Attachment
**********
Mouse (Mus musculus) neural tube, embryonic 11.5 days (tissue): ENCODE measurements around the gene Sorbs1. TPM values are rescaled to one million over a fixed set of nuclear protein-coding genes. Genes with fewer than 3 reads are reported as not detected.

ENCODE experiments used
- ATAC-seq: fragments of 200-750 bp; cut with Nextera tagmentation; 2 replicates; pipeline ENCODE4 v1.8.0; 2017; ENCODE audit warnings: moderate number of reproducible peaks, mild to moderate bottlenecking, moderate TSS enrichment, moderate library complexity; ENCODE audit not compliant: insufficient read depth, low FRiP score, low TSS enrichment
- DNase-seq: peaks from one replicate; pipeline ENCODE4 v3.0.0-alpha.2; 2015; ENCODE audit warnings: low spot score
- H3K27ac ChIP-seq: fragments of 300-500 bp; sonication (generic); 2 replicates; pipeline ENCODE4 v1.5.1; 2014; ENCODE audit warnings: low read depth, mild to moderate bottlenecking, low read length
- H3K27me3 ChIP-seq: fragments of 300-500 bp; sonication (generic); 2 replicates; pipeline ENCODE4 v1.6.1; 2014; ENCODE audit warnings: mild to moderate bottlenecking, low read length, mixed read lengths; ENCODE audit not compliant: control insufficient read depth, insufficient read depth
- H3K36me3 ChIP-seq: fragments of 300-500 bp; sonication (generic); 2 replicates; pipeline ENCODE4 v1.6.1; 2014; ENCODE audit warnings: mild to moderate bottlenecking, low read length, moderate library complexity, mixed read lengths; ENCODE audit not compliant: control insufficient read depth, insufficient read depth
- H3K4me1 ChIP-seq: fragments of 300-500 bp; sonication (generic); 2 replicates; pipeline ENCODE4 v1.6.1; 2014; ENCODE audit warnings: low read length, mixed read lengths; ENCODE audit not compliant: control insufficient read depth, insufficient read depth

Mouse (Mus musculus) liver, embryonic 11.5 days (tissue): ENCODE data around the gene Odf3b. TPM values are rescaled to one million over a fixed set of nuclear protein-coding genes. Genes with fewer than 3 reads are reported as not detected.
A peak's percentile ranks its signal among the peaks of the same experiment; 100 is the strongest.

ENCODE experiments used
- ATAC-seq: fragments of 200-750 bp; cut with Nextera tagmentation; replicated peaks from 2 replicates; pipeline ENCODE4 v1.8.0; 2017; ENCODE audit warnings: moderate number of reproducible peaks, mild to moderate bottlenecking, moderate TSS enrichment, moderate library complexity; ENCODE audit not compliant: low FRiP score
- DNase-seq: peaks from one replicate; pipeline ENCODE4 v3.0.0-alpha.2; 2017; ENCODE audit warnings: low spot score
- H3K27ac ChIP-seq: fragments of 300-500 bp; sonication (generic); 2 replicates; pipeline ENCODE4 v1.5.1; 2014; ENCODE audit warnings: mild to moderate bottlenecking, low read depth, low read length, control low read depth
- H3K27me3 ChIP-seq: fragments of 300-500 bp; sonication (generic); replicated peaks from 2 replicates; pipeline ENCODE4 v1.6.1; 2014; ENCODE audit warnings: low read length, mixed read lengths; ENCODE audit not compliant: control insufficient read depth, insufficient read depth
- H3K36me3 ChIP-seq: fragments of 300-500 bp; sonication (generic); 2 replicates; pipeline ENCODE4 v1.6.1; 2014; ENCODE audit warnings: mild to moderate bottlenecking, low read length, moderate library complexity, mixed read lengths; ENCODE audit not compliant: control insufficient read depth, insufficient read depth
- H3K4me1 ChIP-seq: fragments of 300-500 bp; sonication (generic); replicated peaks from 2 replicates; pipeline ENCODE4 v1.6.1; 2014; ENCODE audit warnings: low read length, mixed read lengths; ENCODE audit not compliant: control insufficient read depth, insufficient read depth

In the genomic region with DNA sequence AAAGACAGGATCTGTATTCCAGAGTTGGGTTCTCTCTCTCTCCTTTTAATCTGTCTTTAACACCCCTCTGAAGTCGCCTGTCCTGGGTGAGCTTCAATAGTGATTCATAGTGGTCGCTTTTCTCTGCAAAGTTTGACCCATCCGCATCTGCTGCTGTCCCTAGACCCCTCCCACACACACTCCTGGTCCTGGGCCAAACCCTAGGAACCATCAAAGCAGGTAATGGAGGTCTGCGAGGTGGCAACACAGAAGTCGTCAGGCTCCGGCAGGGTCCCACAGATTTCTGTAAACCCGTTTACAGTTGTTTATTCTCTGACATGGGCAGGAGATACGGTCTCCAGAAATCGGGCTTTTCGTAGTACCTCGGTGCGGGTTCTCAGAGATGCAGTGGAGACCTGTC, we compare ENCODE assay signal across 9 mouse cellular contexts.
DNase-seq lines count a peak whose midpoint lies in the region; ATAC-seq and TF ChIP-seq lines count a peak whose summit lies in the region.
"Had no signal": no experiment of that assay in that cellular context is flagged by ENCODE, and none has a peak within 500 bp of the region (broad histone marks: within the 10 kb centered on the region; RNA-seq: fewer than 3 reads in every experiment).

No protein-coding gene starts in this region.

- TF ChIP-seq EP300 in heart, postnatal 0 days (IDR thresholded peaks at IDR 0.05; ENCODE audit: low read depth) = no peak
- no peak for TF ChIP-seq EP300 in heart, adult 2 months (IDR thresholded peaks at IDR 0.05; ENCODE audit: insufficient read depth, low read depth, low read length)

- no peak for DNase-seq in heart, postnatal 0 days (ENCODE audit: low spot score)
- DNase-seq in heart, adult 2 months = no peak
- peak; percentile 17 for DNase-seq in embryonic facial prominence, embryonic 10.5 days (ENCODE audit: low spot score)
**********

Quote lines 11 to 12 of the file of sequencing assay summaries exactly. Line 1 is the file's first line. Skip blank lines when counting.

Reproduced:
ENCODE experiments used
- ATAC-seq: fragments of 200-750 bp; cut with Nextera tagmentation; replicated peaks from 2 replicates; pipeline ENCODE4 v1.8.0; 2017; ENCODE audit warnings: moderate number of reproducible peaks, mild to moderate bottlenecking, moderate TSS enrichment, moderate library complexity; ENCODE audit not compliant: low FRiP score